Arizona’s House on April 7 gave preliminary approval to a medical malpractice bill after defeating an amendment that would have repealed some of its provisions if doctors’ insurance premiums rose above a certain level.
Formal House passage would return the bill, already passed by the Senate, to that chamber to consider the House’s deletion of a provision to make it easier for insurance defense lawyers to question health providers and see records.
One provision of the bill (SB 1036) would let doctors apologize and offer condolences to patients and their families without fear of having the statements held against them in court.
Another provision would tighten requirements for the credentials of expert witnesses testifying in court.
Rep. Kyrsten Sinema, (D-Phoenix), said that provision requiring expertise in the same specialty area as that of a doctor being sued would mean only abortion providers could provide testimony in a case involving an abortion provider.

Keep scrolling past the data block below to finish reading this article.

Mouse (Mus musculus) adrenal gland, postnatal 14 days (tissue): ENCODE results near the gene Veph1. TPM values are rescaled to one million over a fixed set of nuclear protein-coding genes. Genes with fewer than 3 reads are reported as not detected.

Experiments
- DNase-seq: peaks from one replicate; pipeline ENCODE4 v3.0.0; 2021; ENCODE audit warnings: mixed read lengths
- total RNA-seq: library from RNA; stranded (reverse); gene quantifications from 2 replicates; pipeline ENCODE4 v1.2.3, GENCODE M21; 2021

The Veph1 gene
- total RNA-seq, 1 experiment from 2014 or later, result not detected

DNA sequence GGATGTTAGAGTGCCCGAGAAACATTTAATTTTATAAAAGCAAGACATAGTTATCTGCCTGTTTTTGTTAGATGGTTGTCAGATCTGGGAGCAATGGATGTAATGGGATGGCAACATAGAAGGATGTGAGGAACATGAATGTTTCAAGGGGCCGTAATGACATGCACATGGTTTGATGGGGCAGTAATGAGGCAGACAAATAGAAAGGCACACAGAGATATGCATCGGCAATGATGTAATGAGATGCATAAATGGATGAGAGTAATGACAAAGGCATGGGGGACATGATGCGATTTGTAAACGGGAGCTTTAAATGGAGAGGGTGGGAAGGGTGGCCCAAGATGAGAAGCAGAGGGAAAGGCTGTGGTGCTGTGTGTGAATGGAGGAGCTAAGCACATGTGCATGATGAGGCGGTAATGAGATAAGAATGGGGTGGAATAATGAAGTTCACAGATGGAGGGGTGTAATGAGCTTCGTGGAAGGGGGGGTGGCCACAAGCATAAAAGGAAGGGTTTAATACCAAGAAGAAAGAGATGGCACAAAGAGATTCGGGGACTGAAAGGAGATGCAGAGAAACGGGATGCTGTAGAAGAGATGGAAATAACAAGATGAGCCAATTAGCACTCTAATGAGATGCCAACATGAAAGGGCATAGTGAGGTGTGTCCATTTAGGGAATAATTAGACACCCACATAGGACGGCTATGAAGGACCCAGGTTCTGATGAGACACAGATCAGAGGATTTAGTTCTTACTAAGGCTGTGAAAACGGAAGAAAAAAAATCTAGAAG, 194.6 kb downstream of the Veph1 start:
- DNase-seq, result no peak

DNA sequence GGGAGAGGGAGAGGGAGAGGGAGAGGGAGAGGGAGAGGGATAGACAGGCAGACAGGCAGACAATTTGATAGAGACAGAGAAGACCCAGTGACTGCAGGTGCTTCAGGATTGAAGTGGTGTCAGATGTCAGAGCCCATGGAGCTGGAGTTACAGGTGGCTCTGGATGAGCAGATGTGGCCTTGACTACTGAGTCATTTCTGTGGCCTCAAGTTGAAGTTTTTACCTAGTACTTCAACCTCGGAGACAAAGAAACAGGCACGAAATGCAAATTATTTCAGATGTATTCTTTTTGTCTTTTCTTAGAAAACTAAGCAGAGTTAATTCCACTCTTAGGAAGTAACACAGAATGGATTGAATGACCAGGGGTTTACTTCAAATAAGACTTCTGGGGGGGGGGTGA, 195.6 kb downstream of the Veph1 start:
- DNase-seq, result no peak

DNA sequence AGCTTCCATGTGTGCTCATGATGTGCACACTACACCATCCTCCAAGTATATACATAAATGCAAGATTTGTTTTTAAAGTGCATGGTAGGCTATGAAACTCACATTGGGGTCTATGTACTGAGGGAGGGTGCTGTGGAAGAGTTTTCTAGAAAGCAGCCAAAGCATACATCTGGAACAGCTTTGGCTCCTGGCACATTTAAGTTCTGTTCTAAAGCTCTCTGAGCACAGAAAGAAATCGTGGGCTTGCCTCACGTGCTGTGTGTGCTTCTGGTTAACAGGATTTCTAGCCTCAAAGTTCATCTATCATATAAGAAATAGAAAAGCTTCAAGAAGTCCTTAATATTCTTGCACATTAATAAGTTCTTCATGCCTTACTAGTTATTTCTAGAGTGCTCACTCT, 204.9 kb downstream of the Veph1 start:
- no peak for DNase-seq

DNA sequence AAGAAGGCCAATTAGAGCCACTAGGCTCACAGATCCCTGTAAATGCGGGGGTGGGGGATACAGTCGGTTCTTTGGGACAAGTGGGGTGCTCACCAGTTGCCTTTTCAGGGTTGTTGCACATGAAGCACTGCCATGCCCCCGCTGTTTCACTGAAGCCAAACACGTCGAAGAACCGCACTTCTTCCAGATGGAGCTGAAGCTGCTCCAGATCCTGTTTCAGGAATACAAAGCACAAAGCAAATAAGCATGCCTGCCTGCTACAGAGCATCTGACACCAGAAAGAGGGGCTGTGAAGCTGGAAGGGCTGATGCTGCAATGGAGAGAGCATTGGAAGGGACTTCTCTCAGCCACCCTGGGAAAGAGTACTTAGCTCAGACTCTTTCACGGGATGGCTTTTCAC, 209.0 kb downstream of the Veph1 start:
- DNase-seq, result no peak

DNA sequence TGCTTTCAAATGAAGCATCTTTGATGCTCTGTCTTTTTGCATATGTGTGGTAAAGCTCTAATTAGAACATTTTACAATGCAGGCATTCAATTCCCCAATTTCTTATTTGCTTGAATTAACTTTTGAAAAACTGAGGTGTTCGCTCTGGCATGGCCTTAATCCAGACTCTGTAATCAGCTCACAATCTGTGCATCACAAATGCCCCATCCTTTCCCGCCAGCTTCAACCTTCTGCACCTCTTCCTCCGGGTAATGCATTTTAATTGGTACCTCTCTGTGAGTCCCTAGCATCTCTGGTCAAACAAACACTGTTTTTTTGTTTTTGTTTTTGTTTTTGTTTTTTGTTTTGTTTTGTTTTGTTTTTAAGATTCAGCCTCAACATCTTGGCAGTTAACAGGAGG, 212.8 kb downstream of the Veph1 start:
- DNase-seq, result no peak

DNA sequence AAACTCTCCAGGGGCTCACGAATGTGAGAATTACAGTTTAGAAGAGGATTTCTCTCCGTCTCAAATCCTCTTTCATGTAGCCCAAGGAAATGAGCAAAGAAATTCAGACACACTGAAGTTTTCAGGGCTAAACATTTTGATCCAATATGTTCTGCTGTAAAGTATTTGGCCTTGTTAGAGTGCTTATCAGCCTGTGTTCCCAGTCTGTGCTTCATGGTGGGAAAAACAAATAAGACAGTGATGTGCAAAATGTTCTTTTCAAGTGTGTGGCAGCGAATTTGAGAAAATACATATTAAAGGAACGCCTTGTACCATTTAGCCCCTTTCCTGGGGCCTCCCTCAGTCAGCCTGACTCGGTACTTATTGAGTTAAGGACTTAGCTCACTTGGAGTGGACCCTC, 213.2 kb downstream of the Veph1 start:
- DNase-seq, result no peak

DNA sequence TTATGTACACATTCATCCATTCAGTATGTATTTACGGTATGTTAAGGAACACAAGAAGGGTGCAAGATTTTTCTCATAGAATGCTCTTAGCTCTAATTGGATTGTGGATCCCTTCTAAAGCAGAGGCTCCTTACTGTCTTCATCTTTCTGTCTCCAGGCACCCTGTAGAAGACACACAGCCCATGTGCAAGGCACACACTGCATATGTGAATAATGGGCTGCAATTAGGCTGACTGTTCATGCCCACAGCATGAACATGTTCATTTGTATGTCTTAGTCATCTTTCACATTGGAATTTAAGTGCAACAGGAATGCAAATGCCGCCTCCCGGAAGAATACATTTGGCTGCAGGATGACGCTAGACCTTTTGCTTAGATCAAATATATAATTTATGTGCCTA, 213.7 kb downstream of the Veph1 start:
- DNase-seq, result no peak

The House defeated an amendment to have the changes repeal automatically in three years if doctors’ insurance premiums exceed the Phoenix area’s inflation rate.
Rep. Phil Lopes, (D-Tucson), said his amendment would test whether the bill would actually help save money for doctors burdened by rising malpractice premiums.
Rep. Doug Quelland, (R-Phoenix), opposed Lopes’ amendment, saying there are other lawsuit-related factors that drive some doctors out of practice or the state.
The bill was supported by physicians, hospitals and business lobbies. The Arizona Trial Lawyers Association opposed it.
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